Cloverfield’s Matt Reeves took over directing duties from Rupert Wyatt for the second movie in the rebooted Apes franchise, Dawn Of The Planet Of The Apes, with Andy Serkis returning as human-raised super-ape Caesar, joined by newcomers such as Jason Clarke (as a scientist) and Gary Oldman (as a human who has survived the plague that struck humanity in the previous film). Oldman couldn’t make it to Comic-Con this year, but Clarke, Reeves and Serkis could, and here are the details they shared.
Set soon after the events of ROTPOTA – or Rise, as the director refers to it - Reeves is keen to point out that “the movie is not a post apocalyptic film. Caesar rules a primitive but majestic kingdom. [This film is about] the way they come into being. They are thinking and wondering… are the humans gone? Because it’s all from their point of you. Then [once the human survivors are discovered], it becomes a question of survival. Can they co-exist and can they survive? Whether or not they can find a way to live together…”
“I asked them to show me the footage of everything Andy had done wearing the crazy grey suit that he wears, then I watched him up against the footage,” says Reeves, talking about how he first approached the franchise. “It was so emotionally real. I think the key is you take the one fantastic element – they’re intelligent apes – and you let that be the one fantastical element. We went out to the woods, to use the natural light there, to keep it real. I want the reaction to be ‘Oh yeah, and they’re apes!’ You have the cover of the genre to protect you.”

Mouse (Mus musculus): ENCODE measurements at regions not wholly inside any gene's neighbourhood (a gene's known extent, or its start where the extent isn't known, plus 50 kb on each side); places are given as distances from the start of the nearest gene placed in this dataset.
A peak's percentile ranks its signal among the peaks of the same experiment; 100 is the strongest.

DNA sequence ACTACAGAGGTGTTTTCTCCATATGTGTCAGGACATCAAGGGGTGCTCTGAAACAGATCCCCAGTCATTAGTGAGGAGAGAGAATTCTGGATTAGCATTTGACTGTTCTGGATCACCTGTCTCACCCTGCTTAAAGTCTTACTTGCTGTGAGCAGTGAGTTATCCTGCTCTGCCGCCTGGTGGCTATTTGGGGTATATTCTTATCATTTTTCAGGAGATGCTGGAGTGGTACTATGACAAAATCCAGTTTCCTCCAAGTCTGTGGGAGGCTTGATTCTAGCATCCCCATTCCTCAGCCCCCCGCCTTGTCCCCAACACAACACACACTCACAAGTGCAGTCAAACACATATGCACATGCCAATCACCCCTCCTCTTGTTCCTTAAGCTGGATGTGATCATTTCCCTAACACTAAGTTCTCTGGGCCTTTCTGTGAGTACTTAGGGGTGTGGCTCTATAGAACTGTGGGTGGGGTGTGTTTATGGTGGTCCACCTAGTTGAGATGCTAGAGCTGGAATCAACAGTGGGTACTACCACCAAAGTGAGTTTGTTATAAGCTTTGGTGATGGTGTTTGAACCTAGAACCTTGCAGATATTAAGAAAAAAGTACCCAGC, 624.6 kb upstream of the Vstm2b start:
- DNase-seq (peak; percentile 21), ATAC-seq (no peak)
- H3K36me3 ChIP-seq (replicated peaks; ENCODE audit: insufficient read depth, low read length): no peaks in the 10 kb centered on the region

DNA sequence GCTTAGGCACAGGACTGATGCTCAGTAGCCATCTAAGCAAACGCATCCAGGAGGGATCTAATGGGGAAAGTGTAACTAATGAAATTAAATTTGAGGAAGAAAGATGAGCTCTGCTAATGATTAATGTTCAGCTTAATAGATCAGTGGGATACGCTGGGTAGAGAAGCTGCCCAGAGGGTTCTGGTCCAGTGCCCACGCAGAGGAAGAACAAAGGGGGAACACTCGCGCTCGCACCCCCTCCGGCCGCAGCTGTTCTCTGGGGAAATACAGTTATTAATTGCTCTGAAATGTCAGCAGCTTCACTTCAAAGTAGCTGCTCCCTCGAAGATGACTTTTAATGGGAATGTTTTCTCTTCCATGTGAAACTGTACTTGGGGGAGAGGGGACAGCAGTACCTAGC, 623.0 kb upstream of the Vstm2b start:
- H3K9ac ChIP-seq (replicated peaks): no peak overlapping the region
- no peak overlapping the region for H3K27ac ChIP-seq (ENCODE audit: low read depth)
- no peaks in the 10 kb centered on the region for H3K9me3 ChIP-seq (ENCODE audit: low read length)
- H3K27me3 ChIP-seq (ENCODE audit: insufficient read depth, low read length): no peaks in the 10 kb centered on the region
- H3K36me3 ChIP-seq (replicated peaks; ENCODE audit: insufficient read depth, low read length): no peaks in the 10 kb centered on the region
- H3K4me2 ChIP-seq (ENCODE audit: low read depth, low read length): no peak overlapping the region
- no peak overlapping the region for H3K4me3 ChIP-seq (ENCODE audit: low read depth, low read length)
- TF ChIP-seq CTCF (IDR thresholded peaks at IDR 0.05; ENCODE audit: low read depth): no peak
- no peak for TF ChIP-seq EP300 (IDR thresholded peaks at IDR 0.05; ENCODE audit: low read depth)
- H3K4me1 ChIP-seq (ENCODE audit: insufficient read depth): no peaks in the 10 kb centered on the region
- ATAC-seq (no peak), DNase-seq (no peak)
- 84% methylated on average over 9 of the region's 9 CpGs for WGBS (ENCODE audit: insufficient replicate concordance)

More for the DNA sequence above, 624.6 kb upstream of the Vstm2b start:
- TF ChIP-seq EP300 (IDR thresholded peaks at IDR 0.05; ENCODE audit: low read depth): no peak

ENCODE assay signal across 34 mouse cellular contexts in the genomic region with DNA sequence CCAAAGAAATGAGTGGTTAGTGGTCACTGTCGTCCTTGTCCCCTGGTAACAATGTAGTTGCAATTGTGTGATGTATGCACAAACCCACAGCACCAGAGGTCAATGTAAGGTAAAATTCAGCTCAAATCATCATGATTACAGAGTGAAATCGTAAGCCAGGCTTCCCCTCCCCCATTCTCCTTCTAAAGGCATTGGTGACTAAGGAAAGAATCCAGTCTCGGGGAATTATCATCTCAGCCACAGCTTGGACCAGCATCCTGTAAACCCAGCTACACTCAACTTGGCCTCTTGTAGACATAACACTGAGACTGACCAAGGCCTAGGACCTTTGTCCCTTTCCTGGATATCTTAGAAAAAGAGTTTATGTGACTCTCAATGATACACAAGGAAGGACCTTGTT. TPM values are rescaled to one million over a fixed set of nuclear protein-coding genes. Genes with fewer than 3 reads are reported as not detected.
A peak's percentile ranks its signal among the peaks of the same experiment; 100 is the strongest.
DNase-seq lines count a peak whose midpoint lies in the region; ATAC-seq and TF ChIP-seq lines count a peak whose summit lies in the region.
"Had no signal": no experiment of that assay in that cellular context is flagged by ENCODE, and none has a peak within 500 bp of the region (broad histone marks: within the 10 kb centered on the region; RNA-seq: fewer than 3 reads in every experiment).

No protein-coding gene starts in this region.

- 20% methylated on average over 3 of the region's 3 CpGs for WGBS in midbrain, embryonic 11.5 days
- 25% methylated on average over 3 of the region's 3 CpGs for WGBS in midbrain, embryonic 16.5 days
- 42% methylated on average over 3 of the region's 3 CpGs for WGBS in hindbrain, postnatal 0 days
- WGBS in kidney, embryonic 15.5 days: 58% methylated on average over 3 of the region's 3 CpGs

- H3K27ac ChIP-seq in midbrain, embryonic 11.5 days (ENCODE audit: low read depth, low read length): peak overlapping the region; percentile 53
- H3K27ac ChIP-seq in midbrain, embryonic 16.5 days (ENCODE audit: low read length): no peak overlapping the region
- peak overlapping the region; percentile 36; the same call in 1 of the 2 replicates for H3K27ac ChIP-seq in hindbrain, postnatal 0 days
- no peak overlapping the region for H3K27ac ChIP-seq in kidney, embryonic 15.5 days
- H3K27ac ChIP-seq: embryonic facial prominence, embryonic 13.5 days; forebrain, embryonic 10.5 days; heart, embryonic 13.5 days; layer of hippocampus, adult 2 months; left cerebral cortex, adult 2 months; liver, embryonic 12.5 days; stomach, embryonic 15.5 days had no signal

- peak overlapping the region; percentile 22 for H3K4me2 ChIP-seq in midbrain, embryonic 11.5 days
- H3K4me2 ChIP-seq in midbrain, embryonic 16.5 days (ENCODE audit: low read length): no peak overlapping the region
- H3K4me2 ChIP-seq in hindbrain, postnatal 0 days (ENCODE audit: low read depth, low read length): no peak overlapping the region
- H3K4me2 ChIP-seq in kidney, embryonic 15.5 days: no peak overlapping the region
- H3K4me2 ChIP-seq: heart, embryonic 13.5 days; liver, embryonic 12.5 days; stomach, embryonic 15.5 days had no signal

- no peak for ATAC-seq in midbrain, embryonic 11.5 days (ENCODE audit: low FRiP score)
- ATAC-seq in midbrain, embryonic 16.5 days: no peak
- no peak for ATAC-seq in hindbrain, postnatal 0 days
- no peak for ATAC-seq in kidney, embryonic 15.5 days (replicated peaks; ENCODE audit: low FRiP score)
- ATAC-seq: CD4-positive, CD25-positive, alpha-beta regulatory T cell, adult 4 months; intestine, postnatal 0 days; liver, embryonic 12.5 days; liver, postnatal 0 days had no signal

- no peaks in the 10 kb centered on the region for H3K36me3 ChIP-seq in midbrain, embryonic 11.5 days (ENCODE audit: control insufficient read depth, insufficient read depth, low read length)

“I did not jump too far from the events of Rise,” Reeves adds. “What was exciting for me was watching the apes learn how to speak. Three or four words in the first movie, here they are somewhere on the way to the '68 movie, where they are fully conversational.”
Serkis had something to say on the speaking front too. “[The apes] communicate through the American sign language that allows for a universal sign language with the rest of the apes. There’s some gestures and vocal speaking. Then there are the young apes learning to speak better and faster than their parents.”
“Caesar is under a lot of pressure. He leads a 2000-strong group. He’s not an absolute leader. He’s also a father – he has a teenage son, a wife, a council, a very big community that he’s responsible for.”
And can we expect any references to previous Apes movies, they way there were nods in Rise?
“Yes,” says Reeves. “But it’s not going to be done in a winking way. There are commandments that echo the previous movies, but our references are more about creating a context for the world that Andy leads.”
Dawn Of The Planet Of The Apes is out July 18, 2014.